representation of risk calculations, be it simple invented ones just for illustration.

It is obvious that the simplest way of limiting a risk is to set a maximum to the expectation value R.

The simplest way to compare risks is on the basis of their expectation value. There are however two

Fig 9: Examples of risk matrices

Confidential – Draft for publication 1/3/2012

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persistent problems with this approach. One is that in political choices higher consequences

sometimes weigh heavier than smaller consequences and that it is sometimes desirable and

sometimes necessary to do something about the so called “high consequence low probability” risks.

Since the accident with the Deepwater Horizon this is also referred to as ruin prevention.

The other is that consequences are often multidimensional. They involve money lost, environment

damaged, people killed and injured.

To deal with the latter first it is obvious that that depicting all these dimensions separately would

result in an dimensional diagram. Given the problems people already have understanding a two

dimensional diagram – as will be seen later – people often choose to translate the consequences in

a single entity. The magnitude of that entity then is no longer a defined number expressed in

definable measures. It is a brew of all the consequences together. What is often forgotten is that

making this brew implies value judgments with respect to the mutual valuation of all the dimensions

involved. As it was put in judgments about airports in which people killed figure next to noise levels:

it implies the answer to the question how much dB a dead person is worth. That is one of the

reasons why larger companies refrain from brewing a one dimensional consequence thingy and treat

these kinds of risks separately.

The qualifications given to these consequences are often in terms of severe or mild and the

frequencies in terms of often or rare, which than can be put nicely into a diagram such as in figure 9.

In the top half of figure 9 it is only indicated when things get worse (redder). In passing it is noted

that the direction of the consequence axis runs from right to left, which is in mathematical terms at

least non-intuitive. In the lower half the suggestion already is made that the yellow boxes have

about the same “value” in terms of risk.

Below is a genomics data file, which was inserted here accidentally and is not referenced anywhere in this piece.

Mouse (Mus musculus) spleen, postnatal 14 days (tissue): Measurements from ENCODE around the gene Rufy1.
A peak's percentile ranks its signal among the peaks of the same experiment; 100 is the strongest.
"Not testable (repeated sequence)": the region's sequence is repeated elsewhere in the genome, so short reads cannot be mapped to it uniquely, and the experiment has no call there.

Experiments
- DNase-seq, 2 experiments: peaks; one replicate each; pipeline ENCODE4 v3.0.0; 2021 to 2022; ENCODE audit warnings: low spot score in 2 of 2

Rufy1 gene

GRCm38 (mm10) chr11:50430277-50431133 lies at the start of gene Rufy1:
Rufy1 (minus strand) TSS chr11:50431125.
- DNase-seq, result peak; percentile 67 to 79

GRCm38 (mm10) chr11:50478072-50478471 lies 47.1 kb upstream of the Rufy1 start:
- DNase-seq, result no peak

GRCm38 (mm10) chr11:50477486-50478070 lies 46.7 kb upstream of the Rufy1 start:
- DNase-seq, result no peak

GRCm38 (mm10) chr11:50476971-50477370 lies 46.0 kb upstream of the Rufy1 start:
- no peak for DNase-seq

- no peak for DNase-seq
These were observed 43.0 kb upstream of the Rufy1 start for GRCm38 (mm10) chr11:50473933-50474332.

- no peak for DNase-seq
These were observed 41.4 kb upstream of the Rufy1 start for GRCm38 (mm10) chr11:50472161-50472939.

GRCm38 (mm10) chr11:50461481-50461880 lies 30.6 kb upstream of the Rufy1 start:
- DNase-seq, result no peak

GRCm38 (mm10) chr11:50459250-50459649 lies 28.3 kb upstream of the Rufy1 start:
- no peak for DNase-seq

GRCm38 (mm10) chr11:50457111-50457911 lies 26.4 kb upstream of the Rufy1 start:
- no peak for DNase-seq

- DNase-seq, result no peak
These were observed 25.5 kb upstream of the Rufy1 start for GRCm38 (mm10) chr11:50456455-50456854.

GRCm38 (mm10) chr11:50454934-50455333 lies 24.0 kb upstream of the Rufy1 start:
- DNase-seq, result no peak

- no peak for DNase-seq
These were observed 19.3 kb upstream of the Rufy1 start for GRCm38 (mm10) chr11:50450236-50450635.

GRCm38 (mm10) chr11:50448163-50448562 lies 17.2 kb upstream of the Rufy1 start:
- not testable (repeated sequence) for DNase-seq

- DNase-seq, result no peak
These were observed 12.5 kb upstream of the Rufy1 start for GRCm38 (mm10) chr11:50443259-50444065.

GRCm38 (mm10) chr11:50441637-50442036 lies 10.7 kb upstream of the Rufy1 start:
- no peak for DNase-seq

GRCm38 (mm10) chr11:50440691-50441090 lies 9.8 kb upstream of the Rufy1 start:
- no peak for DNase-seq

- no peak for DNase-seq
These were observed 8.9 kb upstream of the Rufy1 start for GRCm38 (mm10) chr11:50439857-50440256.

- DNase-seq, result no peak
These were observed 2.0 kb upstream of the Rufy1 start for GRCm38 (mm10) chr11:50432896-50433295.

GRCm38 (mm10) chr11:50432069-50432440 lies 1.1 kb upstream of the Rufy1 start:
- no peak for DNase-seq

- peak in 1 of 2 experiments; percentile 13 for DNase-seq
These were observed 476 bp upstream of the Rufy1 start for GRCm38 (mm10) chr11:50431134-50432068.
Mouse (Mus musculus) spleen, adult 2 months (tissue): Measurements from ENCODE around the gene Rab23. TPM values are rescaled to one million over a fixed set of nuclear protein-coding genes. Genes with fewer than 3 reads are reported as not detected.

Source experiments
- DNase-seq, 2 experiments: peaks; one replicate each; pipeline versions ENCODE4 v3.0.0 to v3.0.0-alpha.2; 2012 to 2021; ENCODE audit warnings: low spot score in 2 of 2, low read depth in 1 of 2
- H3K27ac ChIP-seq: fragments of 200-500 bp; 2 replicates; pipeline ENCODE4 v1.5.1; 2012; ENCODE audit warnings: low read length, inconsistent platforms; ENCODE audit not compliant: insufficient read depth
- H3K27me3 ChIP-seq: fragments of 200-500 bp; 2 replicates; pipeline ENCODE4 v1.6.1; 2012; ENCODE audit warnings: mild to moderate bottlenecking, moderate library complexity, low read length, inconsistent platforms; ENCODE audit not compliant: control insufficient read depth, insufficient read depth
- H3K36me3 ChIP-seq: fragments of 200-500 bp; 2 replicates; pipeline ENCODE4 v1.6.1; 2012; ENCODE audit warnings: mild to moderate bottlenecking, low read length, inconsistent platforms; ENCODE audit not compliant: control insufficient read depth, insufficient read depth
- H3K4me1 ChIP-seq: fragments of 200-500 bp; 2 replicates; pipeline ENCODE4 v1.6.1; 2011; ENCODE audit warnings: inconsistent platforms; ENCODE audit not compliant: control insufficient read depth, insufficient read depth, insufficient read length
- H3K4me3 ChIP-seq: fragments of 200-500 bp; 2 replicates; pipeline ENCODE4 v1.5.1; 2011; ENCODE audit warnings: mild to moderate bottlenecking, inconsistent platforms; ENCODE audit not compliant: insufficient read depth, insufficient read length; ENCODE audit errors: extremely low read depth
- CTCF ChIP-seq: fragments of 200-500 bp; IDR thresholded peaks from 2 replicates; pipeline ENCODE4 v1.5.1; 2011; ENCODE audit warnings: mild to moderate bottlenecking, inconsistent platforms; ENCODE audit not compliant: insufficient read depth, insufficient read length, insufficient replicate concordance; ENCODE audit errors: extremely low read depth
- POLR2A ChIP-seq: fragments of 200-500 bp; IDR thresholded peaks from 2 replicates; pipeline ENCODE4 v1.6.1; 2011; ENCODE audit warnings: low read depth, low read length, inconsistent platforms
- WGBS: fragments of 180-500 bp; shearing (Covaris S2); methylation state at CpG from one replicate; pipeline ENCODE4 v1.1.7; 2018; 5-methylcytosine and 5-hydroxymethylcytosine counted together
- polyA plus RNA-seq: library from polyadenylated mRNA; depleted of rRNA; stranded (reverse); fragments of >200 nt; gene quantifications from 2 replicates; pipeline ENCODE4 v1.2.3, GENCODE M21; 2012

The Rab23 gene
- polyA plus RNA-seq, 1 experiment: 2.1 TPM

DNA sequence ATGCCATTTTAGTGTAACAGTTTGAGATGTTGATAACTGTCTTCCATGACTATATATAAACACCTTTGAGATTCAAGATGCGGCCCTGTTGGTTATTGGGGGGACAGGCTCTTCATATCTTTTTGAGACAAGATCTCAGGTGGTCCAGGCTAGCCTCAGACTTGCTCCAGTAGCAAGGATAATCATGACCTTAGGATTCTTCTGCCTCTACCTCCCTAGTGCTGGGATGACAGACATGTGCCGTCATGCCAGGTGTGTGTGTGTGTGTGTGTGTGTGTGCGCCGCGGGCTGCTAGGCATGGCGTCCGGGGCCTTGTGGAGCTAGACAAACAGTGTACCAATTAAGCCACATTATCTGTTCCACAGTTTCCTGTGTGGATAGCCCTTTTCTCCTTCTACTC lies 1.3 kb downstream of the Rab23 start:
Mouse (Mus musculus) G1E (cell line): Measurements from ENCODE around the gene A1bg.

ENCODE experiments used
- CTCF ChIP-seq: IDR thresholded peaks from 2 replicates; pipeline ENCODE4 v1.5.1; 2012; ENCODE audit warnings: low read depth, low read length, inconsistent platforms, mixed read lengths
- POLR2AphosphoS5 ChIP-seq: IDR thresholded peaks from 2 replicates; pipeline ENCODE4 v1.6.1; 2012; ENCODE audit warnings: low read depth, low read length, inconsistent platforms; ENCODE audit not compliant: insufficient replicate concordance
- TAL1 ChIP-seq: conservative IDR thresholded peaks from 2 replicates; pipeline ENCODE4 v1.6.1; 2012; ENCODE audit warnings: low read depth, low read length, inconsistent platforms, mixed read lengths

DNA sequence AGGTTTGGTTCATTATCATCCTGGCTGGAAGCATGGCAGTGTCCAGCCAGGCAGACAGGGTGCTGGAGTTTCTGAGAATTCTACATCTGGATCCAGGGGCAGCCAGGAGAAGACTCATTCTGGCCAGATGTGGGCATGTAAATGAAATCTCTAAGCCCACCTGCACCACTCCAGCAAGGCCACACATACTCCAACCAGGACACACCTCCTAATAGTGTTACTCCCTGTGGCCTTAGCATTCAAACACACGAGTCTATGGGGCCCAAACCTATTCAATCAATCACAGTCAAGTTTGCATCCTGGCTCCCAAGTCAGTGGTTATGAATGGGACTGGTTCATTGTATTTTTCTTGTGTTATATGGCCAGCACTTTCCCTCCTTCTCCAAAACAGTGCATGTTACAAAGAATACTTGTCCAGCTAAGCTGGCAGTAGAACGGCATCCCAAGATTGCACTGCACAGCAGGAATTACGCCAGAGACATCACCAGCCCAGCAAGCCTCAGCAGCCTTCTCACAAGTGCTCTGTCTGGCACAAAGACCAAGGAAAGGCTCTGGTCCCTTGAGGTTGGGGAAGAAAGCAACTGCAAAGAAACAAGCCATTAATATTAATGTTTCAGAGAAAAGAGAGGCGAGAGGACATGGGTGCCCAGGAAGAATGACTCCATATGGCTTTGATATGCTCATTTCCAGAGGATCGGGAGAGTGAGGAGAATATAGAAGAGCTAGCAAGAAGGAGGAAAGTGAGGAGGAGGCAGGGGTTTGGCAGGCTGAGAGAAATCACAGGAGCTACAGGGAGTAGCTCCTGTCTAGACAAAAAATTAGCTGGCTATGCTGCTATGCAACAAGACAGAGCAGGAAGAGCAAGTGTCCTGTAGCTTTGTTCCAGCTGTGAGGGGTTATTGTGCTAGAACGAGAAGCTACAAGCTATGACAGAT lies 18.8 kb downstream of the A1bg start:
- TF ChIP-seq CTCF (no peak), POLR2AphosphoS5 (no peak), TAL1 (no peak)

Unfortunately there are numerous examples of these risk matrices where the suggestion of equal

value is implied.

It is likely, but not certain, that the frequency axis is thought of to be non cumulative.

Figure 10: Figure 3 made into a risk matrix

Probable

Improbable

Low impact High impact

Confidential – Draft for publication 1/3/2012

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Risk matrices

With these ingredients one can convert figure 3 into a risk matrix as in figure 10. However it is very

difficult not to interpret the boxes as having some numerical value. Obviously the demarcation

between acceptable and unacceptable can be put anywhere. But be aware: the frequencies are not

cumulative. Neither were they in the often cited Farmer curve (Farmer, 1987, Ball, 1998). That

Farmers curve looks like an FNH curve is purely by accident. In nuclear energy industry High dose

events are less frequent that low dose events and thus Farmers curve is descending.

Every attempt to make a qualitative risk matrix into a quantitative one, in which the surface area

actually stands for a value and a constant valuation is assumed along some diagonal is asking for

trouble. In every step therefor implied weightings should be made explicit and probably debated in a

political arena.

Risk Criteria

The development of Fault Tree and Event tree techniques, from Second World War logistics,

through to high risk/consequence applications such as space flight and nuclear reactor reliability, is

the source of much of the modern risk manager’s repertoire. Some of the early ground breaking

work included comparisons of nuclear risks to “normal” risks, such as natural disasters and

transportation. This was displayed as a log/ log plot of frequency (of an event) versus the